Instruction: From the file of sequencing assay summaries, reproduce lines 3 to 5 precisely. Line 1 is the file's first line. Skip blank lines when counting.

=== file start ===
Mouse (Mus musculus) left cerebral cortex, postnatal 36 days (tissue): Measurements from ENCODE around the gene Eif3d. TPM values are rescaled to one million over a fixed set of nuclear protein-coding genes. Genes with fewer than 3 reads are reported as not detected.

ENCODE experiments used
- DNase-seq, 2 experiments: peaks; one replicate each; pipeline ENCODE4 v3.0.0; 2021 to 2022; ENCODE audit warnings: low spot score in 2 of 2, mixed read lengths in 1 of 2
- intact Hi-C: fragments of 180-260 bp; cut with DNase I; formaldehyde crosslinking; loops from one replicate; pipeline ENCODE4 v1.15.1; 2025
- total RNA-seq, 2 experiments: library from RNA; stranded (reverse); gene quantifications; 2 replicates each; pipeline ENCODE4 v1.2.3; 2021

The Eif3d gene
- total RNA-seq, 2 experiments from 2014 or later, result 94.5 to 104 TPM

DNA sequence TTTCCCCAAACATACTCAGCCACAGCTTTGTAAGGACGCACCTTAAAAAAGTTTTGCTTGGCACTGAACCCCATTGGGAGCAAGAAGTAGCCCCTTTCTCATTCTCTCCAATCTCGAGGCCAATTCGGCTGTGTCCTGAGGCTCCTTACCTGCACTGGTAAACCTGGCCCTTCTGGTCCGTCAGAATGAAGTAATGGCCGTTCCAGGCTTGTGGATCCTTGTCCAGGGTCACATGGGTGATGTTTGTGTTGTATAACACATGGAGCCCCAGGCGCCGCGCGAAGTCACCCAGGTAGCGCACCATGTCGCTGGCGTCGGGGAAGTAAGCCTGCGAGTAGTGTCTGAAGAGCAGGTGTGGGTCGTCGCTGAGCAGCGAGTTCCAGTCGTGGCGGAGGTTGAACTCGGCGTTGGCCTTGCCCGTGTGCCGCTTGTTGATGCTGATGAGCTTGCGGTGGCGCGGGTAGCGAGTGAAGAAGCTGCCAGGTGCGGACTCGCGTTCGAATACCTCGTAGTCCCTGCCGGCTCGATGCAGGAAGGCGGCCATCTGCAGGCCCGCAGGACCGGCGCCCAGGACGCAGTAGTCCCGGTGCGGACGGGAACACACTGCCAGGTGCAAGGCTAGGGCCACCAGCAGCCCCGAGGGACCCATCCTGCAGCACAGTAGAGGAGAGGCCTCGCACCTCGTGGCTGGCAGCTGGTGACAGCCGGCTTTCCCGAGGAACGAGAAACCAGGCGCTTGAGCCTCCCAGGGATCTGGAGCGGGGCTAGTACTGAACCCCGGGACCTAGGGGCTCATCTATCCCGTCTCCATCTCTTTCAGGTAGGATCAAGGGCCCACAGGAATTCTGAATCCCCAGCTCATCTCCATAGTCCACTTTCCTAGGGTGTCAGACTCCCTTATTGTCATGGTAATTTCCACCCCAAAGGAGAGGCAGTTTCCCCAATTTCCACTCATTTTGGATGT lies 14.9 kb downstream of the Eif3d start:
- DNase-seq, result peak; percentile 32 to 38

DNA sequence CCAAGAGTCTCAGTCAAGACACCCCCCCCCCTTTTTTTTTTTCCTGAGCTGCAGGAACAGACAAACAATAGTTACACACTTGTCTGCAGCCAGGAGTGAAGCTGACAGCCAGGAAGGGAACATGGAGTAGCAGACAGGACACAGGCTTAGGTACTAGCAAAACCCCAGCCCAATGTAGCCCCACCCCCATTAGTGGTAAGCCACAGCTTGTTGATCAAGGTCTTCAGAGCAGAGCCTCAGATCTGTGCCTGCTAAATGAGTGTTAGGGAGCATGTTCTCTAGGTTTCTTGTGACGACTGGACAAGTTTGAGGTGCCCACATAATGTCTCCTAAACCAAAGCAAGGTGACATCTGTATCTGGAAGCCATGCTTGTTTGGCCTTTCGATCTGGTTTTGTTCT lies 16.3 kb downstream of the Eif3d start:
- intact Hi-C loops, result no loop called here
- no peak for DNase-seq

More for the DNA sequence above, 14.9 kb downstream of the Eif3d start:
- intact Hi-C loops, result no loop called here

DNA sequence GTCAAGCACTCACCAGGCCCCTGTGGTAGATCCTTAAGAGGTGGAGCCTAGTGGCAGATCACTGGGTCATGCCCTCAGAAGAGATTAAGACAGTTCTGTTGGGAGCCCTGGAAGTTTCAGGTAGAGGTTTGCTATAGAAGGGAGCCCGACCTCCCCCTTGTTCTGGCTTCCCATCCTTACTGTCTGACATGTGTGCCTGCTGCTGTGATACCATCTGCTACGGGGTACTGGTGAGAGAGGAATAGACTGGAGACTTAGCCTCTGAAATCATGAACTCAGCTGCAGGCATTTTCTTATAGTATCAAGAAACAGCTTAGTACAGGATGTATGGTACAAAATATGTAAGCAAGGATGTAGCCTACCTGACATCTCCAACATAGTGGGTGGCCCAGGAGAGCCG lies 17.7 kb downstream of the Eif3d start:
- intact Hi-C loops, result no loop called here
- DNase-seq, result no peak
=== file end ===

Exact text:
- DNase-seq, 2 experiments: peaks; one replicate each; pipeline ENCODE4 v3.0.0; 2021 to 2022; ENCODE audit warnings: low spot score in 2 of 2, mixed read lengths in 1 of 2
- intact Hi-C: fragments of 180-260 bp; cut with DNase I; formaldehyde crosslinking; loops from one replicate; pipeline ENCODE4 v1.15.1; 2025
- total RNA-seq, 2 experiments: library from RNA; stranded (reverse); gene quantifications; 2 replicates each; pipeline ENCODE4 v1.2.3; 2021